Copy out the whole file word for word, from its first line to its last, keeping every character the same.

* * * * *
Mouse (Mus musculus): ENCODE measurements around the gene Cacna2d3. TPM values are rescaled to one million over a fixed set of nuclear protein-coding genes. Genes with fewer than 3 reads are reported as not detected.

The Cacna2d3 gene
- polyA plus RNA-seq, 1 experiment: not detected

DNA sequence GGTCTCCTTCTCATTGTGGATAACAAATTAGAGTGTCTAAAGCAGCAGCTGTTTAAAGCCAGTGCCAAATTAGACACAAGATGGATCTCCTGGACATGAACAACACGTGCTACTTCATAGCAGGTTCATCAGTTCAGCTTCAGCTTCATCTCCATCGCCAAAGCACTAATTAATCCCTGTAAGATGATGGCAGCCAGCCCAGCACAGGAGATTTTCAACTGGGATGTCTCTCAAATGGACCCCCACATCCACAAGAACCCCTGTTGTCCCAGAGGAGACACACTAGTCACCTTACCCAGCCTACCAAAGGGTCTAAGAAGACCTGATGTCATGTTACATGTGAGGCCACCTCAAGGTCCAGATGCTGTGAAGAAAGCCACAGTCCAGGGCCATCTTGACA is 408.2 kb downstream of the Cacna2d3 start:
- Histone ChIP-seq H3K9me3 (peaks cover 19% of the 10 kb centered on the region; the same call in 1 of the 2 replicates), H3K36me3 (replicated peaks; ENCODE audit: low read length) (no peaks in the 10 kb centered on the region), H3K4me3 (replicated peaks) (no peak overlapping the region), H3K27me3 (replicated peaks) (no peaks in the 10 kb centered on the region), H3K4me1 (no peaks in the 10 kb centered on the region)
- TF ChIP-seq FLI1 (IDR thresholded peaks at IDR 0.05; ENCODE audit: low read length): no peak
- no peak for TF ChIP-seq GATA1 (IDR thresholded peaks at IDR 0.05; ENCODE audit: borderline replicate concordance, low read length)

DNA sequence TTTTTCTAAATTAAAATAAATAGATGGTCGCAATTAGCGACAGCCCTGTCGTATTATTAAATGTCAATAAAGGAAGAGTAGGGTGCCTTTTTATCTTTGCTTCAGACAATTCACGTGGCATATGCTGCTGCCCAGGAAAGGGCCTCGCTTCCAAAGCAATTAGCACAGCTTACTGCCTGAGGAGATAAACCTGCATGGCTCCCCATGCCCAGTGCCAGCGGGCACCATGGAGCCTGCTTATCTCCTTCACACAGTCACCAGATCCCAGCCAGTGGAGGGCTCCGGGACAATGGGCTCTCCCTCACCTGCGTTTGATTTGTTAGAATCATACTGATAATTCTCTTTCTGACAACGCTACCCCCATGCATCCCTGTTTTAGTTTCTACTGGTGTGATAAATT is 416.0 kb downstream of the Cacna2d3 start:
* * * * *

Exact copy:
Mouse (Mus musculus): ENCODE measurements around the gene Cacna2d3. TPM values are rescaled to one million over a fixed set of nuclear protein-coding genes. Genes with fewer than 3 reads are reported as not detected.

The Cacna2d3 gene
- polyA plus RNA-seq, 1 experiment: not detected

DNA sequence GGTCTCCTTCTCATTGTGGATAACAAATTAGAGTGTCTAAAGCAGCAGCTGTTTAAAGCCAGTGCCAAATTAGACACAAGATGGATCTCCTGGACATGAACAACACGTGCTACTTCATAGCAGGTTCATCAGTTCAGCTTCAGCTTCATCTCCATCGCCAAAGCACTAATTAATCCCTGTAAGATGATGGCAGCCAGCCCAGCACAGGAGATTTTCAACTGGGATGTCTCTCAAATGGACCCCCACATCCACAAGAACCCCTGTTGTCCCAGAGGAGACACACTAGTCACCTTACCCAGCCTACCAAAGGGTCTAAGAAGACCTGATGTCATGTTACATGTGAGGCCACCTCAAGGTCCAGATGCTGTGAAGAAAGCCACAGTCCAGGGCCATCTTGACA is 408.2 kb downstream of the Cacna2d3 start:
- Histone ChIP-seq H3K9me3 (peaks cover 19% of the 10 kb centered on the region; the same call in 1 of the 2 replicates), H3K36me3 (replicated peaks; ENCODE audit: low read length) (no peaks in the 10 kb centered on the region), H3K4me3 (replicated peaks) (no peak overlapping the region), H3K27me3 (replicated peaks) (no peaks in the 10 kb centered on the region), H3K4me1 (no peaks in the 10 kb centered on the region)
- TF ChIP-seq FLI1 (IDR thresholded peaks at IDR 0.05; ENCODE audit: low read length): no peak
- no peak for TF ChIP-seq GATA1 (IDR thresholded peaks at IDR 0.05; ENCODE audit: borderline replicate concordance, low read length)

DNA sequence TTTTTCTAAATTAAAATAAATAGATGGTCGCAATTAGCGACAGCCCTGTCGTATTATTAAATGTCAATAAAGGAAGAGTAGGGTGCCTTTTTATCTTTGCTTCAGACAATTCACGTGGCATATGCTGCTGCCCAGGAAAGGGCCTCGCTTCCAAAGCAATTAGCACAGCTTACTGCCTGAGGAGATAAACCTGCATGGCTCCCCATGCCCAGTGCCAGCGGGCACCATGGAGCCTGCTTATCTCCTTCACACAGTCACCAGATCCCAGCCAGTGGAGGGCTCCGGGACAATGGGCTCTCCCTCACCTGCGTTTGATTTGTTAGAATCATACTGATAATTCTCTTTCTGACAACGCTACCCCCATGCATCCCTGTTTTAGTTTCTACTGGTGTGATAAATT is 416.0 kb downstream of the Cacna2d3 start: